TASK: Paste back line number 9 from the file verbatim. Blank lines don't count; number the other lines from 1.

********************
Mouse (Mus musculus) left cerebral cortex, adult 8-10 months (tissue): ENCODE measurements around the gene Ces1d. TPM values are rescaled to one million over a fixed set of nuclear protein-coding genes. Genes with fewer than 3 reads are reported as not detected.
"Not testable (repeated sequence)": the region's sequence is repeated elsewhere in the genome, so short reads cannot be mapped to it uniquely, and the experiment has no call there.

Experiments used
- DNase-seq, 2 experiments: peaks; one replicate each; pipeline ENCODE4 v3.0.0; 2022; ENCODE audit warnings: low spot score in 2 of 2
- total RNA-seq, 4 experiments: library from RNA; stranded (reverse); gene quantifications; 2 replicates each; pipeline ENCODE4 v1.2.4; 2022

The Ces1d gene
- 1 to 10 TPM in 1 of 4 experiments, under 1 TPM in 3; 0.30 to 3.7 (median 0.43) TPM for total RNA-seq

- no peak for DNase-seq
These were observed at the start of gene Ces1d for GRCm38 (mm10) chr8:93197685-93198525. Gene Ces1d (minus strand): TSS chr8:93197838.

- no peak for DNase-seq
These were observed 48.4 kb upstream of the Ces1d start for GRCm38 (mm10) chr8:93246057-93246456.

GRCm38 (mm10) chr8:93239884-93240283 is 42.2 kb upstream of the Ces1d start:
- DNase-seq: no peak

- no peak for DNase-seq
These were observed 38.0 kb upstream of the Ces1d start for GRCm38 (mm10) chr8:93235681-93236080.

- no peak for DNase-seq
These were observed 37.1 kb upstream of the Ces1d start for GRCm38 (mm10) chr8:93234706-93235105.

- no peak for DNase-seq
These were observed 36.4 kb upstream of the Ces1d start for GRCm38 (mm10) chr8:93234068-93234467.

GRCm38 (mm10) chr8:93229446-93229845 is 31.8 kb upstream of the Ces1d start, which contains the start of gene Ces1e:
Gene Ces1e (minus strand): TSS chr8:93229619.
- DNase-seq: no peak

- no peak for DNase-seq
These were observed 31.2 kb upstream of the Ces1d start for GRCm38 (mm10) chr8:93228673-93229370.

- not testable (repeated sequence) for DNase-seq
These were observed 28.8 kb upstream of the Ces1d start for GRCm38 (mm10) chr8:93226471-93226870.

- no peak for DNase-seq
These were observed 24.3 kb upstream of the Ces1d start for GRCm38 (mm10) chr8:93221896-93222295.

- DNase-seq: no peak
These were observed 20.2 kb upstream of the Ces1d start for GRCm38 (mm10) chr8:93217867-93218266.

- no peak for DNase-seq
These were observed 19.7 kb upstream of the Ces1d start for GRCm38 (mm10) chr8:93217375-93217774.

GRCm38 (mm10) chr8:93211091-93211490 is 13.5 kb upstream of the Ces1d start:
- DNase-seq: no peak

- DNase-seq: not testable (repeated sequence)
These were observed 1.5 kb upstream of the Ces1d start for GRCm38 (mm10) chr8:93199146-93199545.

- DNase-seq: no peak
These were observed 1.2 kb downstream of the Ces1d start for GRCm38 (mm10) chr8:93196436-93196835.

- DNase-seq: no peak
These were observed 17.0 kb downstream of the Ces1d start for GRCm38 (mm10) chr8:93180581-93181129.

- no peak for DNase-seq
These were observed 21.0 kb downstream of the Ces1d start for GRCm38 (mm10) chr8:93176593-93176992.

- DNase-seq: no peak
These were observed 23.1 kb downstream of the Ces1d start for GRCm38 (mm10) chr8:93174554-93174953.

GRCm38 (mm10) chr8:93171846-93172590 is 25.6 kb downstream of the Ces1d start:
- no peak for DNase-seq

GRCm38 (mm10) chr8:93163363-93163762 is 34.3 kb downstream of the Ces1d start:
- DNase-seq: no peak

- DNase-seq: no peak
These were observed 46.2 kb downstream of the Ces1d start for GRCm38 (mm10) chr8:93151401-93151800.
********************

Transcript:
These were observed at the start of gene Ces1d for GRCm38 (mm10) chr8:93197685-93198525. Gene Ces1d (minus strand): TSS chr8:93197838.